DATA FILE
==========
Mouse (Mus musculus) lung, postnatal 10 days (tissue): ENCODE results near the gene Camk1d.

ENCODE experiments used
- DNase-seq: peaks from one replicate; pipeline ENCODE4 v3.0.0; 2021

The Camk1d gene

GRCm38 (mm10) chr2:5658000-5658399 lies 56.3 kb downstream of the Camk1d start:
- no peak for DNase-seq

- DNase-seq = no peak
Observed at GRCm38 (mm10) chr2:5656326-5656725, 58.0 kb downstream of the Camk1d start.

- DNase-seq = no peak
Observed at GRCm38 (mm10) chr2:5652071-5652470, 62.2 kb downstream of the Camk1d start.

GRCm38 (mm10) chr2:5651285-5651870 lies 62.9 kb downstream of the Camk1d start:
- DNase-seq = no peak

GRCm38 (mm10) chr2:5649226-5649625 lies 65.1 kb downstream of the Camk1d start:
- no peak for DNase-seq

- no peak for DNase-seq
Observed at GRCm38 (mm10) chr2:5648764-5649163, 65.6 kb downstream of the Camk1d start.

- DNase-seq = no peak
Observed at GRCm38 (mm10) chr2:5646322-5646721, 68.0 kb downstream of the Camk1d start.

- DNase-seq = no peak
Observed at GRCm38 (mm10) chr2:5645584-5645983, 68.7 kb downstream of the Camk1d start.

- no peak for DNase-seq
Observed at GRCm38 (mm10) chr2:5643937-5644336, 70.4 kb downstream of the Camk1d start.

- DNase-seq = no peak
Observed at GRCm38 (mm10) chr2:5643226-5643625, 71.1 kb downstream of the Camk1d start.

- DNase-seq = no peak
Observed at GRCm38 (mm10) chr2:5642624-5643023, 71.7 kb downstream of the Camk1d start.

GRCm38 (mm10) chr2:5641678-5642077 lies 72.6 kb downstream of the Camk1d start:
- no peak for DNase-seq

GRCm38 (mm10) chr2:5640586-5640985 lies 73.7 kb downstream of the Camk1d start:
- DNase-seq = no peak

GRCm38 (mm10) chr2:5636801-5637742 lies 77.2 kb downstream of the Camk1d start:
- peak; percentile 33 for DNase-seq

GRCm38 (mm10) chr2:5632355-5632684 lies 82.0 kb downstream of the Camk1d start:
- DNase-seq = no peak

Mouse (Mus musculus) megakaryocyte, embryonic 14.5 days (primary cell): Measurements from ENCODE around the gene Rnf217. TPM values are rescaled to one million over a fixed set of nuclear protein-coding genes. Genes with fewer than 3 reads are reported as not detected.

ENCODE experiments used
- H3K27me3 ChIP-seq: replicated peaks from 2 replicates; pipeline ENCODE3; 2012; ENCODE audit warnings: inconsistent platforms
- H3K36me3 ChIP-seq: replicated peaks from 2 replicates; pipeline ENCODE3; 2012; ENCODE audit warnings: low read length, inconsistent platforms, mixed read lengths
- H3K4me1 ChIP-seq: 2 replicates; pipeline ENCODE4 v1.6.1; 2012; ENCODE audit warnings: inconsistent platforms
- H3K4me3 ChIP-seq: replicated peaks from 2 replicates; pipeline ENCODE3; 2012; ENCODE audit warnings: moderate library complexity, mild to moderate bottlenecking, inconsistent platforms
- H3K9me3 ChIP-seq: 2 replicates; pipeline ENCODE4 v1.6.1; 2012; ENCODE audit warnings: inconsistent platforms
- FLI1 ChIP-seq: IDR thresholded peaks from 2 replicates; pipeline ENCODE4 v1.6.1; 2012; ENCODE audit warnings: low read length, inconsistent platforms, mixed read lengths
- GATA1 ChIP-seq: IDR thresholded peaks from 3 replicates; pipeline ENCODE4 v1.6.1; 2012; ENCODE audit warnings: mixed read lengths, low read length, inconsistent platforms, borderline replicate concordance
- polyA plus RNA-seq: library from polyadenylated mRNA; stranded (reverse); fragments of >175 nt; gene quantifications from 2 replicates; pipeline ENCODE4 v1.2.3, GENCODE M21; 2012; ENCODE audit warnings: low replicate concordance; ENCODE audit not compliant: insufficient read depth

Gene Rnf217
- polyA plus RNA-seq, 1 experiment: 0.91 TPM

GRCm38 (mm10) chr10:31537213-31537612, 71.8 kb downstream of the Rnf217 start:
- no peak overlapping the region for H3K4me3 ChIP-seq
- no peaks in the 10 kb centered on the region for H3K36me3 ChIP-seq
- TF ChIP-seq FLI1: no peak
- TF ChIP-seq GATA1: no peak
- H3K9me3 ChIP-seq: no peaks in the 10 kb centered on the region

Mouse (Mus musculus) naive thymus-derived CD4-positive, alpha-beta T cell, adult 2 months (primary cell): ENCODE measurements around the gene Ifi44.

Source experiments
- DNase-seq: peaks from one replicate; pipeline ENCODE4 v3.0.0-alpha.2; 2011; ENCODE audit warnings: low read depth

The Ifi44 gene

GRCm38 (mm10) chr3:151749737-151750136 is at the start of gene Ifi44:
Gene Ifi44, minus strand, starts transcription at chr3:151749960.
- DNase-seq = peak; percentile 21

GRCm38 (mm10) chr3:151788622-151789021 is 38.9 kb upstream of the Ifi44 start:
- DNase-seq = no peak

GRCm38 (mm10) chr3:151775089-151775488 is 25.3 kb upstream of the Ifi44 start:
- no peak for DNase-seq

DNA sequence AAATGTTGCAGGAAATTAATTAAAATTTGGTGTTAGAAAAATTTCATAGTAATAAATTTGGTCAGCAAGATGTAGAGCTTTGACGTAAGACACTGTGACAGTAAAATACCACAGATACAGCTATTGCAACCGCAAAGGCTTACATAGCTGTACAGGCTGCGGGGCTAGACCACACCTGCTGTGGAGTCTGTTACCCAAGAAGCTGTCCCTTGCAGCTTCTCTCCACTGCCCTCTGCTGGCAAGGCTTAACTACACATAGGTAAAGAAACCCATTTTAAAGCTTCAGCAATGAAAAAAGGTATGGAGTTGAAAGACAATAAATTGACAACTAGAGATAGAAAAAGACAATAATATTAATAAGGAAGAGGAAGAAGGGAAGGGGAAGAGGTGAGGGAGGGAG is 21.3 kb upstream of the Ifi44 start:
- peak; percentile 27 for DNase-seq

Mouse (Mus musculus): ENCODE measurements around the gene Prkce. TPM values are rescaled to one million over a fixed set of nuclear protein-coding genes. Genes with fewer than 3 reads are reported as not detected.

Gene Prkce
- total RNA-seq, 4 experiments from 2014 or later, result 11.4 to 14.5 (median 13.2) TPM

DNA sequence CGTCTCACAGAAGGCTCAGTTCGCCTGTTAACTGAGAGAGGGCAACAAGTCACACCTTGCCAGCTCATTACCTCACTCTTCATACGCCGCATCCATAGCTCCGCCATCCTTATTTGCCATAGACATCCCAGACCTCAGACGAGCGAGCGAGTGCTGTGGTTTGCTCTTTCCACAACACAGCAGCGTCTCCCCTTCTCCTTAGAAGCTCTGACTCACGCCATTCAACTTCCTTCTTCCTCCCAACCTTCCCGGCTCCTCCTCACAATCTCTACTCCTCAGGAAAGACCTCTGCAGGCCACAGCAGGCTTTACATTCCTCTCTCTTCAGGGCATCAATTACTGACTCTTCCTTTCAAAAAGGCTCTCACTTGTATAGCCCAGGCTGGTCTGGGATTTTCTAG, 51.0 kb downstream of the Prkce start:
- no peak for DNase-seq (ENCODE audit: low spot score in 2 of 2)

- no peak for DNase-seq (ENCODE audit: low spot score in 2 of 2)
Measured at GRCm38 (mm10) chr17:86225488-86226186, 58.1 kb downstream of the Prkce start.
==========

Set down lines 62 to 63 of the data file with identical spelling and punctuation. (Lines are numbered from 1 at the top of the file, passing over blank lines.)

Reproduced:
GRCm38 (mm10) chr3:151775089-151775488 is 25.3 kb upstream of the Ifi44 start:
- no peak for DNase-seq